Javert: Russell Crowe
Russell Crowe                                   Phillip Quast
For those of you who don't know, I played Javert this past spring so this role is very special to me, so it's important they find the perfect guy.  All though I'm not thrilled with this casting, I have had some time to think about it, and it's not that bad.  As far as acting goes I think he'll pull it off very well.  He's known for his understated, almost mumbling roles, but I've seen him get worked up too.  I also know he takes his roles very seriously and does lots of research, that's a good sign.  I won't know until I see the movie if he makes the right choices in how to play the role, but I have full confidence in his abilities.  But the big question on every body's mind is "can he sing?".  To figure this out, I googled "Russell Crowe sings" and when I clicked on the first video that popped up (him singing at the Country Music Awards) I saw a comment that said: "like if you are watching this to see if Russell Crowe would be a good jarvet" (I know they can't spell Javert, but lets see if we can make that the most liked comment anyway).  His performance on said video I found mediocre, but then I've never been much for country songs.  But what did encourage me is that they asked him to come sing.  So, even if this song didn't showcase his full vocal potential, he has at least some kind of reputation as someone who can sing.  I don't expect him to steal the show or blow me away, but I didn't expect Johnny Depp to in Sweeney Todd either, so I'm not losing hope quite yet.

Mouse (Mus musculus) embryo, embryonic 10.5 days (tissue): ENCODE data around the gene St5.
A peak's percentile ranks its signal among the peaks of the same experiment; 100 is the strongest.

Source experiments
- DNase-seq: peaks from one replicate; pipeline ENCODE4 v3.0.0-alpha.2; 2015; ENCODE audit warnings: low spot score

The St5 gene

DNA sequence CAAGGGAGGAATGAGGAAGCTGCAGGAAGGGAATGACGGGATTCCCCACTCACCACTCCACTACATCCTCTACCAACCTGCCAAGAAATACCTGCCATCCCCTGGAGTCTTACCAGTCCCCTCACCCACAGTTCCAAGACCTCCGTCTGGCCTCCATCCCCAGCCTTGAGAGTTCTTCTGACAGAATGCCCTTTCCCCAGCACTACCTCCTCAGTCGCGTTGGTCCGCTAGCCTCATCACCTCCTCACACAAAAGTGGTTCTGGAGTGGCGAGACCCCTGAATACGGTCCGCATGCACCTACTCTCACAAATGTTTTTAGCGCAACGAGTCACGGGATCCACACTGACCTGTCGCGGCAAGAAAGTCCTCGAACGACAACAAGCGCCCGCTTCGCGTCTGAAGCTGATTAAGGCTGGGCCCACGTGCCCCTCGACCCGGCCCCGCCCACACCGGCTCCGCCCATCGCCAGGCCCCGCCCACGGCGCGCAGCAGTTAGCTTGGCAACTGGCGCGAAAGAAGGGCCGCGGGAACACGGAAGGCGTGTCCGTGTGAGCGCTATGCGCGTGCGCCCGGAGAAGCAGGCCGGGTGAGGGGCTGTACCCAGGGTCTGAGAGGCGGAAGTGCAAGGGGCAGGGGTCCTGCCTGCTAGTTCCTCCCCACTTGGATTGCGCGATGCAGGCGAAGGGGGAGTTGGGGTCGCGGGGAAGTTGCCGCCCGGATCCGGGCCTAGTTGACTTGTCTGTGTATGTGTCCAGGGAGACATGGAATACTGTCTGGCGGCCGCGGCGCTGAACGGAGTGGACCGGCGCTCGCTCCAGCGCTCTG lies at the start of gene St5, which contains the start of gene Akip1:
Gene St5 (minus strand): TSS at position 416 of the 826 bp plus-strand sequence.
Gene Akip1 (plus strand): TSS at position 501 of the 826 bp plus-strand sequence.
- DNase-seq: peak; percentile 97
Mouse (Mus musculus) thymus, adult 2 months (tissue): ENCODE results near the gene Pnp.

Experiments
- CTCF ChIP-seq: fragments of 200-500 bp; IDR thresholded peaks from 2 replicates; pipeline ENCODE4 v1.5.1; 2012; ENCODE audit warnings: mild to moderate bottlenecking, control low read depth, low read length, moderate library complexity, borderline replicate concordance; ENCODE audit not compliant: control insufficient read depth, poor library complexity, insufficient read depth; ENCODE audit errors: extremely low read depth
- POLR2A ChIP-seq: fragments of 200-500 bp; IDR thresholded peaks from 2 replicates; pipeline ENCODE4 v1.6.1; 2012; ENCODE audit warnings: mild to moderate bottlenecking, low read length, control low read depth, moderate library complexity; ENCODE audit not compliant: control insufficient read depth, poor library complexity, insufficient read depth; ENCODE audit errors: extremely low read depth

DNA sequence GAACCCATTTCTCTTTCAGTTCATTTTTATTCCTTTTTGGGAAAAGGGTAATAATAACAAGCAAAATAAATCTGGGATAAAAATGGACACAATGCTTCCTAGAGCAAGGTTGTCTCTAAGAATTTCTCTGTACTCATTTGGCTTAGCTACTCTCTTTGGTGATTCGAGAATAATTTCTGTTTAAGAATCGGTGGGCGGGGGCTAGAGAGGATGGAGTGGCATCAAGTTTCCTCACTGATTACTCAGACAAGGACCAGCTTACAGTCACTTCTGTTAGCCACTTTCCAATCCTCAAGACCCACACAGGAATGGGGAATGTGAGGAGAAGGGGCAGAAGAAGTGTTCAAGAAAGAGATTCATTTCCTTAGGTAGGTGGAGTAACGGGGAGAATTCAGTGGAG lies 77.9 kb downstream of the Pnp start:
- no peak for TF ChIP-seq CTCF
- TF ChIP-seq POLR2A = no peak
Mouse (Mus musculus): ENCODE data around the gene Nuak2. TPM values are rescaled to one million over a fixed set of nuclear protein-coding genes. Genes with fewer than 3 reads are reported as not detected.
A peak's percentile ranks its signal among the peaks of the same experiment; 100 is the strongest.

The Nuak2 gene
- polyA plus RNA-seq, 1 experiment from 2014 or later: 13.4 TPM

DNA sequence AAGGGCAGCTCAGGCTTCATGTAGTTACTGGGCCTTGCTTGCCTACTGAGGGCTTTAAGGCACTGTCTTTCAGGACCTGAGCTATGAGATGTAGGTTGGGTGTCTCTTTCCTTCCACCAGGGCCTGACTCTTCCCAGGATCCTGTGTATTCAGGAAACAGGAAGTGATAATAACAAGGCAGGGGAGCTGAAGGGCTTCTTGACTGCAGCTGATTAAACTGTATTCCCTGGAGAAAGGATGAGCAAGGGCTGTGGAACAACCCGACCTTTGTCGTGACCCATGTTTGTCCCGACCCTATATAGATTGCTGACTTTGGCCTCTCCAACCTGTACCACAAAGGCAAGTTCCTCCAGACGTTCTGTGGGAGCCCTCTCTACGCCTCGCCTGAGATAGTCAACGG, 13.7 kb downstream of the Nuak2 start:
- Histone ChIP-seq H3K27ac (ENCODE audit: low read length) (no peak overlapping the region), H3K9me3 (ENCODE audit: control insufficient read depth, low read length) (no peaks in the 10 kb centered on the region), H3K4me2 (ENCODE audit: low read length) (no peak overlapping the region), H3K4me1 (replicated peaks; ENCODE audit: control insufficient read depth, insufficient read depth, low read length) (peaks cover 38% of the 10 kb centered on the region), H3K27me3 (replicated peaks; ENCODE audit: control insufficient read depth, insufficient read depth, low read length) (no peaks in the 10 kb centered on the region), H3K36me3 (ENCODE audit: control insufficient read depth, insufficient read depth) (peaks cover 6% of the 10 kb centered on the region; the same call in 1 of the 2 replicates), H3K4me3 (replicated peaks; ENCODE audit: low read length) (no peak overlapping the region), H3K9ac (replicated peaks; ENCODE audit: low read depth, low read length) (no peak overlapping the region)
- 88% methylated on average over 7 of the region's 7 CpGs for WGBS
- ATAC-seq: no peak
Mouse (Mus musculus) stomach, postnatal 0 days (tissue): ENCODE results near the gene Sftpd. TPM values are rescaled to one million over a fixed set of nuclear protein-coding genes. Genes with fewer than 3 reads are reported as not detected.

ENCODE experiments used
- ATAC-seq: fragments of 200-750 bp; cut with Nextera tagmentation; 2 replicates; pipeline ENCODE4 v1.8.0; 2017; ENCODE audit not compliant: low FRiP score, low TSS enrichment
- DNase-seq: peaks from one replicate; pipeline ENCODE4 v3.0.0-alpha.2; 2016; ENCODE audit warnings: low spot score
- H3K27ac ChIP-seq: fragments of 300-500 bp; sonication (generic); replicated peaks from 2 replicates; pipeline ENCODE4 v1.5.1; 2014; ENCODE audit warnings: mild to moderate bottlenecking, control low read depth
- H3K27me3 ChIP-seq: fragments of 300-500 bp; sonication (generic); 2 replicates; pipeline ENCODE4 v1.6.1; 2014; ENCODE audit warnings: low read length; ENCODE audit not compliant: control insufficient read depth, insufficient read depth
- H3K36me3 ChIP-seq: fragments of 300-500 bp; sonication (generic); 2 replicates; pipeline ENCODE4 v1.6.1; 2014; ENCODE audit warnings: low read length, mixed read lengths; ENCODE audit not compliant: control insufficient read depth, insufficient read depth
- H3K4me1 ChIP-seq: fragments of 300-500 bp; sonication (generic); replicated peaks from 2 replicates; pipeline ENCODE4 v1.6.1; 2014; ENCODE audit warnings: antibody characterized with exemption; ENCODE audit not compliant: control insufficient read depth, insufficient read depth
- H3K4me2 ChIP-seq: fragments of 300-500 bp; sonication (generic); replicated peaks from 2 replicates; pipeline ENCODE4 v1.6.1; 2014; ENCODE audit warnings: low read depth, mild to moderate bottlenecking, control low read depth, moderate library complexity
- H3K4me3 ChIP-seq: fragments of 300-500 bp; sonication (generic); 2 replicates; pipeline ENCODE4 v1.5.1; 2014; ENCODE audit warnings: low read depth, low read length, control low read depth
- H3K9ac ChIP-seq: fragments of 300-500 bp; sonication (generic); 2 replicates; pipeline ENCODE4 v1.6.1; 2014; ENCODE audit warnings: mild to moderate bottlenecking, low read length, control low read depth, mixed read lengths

Fantine: Anne Hathaway
Anne Hathaway                              Susan Gilmour
This is a role that I'm actually really excited about.  If you read my Jimmy Award post carefully then you might remember that Miss Hathaway did some musical theater when she was younger (and wasn't half bad).  We also got a chance to hear her sing in Ella Enchanted and, although the song wasn't "Fantine-like" in any respect, it shows that she's still got it.  Although I've known she could sing for some time, I'm excited about the rest of the world learning it too.  I think she is the one who's gonna surprise everyone this time.  She's one of my favorite actresses in Hollywood and I think people are going to see a whole new side of her in this movie, and it's going to be an awesome musically inclined side (which is always the best side).  As for the role of Fantine specifically, it's not ideal, but it's not bad.  She appears to be one of the best trained female vocalists in the cast, and that is probably most important for Fantine (because Eponine and Madam Thenardier need to be raw and no one really cares about Cosette).  I think she's going to pull it off nicely and be known for this role for a long time.